Update Statements

The UPDATE statement is used to update values in the database. UPDATE statements have the ability to update multiple records at a time depending on the search constraints given.
Here is an example of an UPDATE statement:

UPDATE <Table Name> SET <field1> = <value1> [,<field2>=<value2>...] where <search conditions>

The following example identifies a single record by its _rowid column and changes the FIRST_NAME value to Bill.

UPDATE TALENT SET FIRST_NAME = 'Bill' WHERE _rowid =100

UPDATE is a keyword that tells the database that you want to update the values in existing records.

TALENT is the name of the table whose records will be updated.

SET is a keyword that tells the database that the following list will be a list of columns and corresponding values.

FIRST_NAME = Bill means that every record in the result will have its first name set to Bill.

WHERE is a keyword that specifies that there will be a list of search conditions.

_rowid = 100 is the search condition that identifies a single record by its _rowid column.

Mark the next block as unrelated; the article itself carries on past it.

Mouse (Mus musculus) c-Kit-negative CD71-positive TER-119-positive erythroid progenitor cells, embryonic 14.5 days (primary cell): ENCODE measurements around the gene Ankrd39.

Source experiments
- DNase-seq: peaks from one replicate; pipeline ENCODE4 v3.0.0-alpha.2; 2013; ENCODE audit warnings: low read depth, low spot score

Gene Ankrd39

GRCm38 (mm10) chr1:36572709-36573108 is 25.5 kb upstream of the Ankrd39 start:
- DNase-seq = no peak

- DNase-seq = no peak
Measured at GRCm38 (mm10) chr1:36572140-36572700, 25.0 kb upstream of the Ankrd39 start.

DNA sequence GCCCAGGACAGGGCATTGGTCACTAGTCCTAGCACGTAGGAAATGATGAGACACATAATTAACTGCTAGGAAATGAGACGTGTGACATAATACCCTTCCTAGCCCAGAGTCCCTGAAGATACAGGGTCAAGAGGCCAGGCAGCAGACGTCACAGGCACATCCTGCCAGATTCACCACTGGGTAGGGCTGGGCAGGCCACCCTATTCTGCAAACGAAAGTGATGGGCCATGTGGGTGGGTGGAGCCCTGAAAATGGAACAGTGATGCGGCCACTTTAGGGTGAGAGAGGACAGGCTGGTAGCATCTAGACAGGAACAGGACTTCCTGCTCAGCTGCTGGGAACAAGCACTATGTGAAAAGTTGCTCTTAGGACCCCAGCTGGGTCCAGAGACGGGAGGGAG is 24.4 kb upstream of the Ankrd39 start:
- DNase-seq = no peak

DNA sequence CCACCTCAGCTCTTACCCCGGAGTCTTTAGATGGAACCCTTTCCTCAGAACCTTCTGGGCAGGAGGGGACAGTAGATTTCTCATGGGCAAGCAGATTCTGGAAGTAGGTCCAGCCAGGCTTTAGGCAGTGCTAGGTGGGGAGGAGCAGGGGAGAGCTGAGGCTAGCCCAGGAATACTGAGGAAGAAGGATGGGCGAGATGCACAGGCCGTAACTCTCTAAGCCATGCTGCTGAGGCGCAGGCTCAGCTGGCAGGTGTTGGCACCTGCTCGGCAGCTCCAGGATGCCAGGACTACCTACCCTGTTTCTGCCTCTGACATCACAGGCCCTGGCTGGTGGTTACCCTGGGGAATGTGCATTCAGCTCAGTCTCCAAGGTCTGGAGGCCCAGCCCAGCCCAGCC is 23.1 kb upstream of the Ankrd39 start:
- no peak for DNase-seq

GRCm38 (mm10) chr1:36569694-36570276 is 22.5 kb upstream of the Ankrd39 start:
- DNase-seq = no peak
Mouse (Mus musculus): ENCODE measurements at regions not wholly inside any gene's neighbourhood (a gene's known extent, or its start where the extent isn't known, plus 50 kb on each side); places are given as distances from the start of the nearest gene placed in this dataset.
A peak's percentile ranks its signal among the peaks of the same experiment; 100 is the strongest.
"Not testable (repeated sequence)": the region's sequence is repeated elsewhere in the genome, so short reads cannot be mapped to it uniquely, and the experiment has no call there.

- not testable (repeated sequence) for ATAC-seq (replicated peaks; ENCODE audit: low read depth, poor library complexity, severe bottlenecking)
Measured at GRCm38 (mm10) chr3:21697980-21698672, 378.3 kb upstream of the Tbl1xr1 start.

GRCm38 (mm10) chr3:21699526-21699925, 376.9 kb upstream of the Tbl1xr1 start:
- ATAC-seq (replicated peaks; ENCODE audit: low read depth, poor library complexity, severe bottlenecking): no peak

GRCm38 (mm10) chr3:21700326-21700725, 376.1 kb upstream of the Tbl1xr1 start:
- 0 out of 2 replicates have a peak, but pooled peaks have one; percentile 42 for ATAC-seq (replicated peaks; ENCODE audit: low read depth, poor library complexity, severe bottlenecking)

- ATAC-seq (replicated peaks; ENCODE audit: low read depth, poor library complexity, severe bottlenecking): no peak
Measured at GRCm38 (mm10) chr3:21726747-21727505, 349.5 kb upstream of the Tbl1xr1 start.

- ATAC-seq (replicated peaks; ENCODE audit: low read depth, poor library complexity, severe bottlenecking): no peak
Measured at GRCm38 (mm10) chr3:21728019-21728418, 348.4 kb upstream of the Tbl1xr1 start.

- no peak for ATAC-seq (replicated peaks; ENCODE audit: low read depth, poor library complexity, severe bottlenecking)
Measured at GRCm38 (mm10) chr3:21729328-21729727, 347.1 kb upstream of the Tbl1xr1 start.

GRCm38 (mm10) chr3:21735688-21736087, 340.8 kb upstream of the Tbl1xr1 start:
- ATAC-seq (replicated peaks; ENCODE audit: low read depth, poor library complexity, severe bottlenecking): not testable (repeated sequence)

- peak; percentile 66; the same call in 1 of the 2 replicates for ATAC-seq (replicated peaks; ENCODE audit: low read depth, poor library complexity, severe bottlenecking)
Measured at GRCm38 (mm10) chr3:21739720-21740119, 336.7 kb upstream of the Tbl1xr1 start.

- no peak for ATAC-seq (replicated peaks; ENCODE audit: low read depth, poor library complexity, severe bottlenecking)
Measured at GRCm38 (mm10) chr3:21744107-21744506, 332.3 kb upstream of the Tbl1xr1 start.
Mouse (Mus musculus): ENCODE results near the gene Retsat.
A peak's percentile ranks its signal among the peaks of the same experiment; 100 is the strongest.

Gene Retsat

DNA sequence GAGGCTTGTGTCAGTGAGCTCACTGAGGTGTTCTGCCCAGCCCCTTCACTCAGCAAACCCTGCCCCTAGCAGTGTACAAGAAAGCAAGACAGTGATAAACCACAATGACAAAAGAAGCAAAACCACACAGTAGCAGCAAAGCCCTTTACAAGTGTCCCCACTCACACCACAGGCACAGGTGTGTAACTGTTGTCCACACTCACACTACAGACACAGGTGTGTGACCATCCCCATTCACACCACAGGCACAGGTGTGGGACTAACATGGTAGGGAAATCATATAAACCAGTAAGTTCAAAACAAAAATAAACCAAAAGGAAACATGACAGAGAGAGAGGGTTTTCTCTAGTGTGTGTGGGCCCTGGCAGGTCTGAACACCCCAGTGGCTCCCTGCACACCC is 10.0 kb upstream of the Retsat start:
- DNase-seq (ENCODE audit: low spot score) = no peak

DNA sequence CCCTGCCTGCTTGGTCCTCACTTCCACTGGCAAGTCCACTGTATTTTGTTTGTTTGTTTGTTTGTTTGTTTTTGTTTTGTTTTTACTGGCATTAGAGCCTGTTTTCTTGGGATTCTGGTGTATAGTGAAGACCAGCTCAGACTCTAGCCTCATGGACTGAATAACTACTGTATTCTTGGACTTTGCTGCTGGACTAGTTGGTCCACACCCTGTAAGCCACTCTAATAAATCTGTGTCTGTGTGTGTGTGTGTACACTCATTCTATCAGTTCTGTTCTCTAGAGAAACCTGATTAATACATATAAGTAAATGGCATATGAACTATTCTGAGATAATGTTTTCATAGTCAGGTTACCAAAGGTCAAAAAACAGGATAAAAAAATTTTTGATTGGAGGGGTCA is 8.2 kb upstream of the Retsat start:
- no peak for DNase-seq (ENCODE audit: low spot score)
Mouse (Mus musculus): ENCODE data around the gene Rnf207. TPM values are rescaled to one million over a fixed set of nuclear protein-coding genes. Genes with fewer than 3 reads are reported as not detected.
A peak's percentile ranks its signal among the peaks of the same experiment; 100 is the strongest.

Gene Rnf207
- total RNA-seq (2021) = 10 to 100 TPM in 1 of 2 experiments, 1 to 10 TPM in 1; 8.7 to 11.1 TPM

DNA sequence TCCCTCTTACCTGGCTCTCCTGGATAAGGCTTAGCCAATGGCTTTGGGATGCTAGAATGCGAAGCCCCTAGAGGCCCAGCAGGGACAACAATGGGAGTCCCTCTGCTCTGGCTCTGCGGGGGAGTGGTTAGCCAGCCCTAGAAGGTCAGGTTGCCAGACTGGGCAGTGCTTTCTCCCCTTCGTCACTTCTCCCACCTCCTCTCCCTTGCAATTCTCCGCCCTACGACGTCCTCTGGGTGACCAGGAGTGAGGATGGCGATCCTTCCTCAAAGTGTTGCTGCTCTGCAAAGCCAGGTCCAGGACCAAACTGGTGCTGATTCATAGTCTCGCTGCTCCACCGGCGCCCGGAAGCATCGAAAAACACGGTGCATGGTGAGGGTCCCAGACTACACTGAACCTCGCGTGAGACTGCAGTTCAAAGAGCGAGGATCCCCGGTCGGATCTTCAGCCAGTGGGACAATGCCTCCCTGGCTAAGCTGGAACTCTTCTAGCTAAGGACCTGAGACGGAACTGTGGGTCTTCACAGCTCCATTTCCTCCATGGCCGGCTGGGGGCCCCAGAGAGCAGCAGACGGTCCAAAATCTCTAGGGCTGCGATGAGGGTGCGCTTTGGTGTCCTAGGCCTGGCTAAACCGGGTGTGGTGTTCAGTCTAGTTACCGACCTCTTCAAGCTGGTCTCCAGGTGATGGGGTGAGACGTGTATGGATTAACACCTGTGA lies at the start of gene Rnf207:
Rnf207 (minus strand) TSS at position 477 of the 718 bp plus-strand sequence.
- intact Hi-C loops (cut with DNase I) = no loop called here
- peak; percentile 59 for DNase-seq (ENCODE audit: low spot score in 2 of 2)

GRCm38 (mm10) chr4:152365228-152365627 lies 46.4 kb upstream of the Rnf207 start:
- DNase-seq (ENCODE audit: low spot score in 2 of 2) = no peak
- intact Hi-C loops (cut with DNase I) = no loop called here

The following example updates multiple records with one SQL statement. Lets say that the rating has been changed from G to PG for all movies with a drama category. The LANGUAGE field in this example does not have to be updated (let s say that 100 is the code for English Language), but we update it anyway to demonstrate that multiple changes can be specified by separating them with commas.

UPDATE MOVIE SET RATED='PG', LANGUAGE = 100 WHERE CATEGORY = 'Drama' AND RATING = 'G'

UPDATE is a keyword that tells the database that you want to update the values in existing records.

MOVIE is the name of the table whose records will be updated.

SET is a keyword that tells the database that the following list will be a list of columns and corresponding values.

RATED= PG, means that every record in the result will have its RATED column changed to PG.

LANGUAGE= 100 means that every record in the result will have its LANGUAGE column value changed to 100.

WHERE is a keyword that specifies that there will be a list of search conditions.

CATEGORY = Drama AND RATED = G tells the database that you are looking for records whose CATEGORY is Drama and RATED is G.

Using Subqueries in Updates

Sometimes it is necessary to update records that match values in other tables. For this you can use a subquery in the where statement. Here is an example that uses an IN clause to update the values in one table based on the value of a matching record in another.

UPDATE MOVIE SET RATED='PG' WHERE STUDIO_ID IN (SELECT STUDIO.STUDIO_ID FROM STUDIO WHERE STUDIO.NAME = ‘MGM’

Safe SQL Mode

OpenBase provides a “safe SQL Mode” through the database configure panel which will require all update statements to have a where clause. This is a safe-guard when you have a database that could be effected by users mistyping SQL statements.

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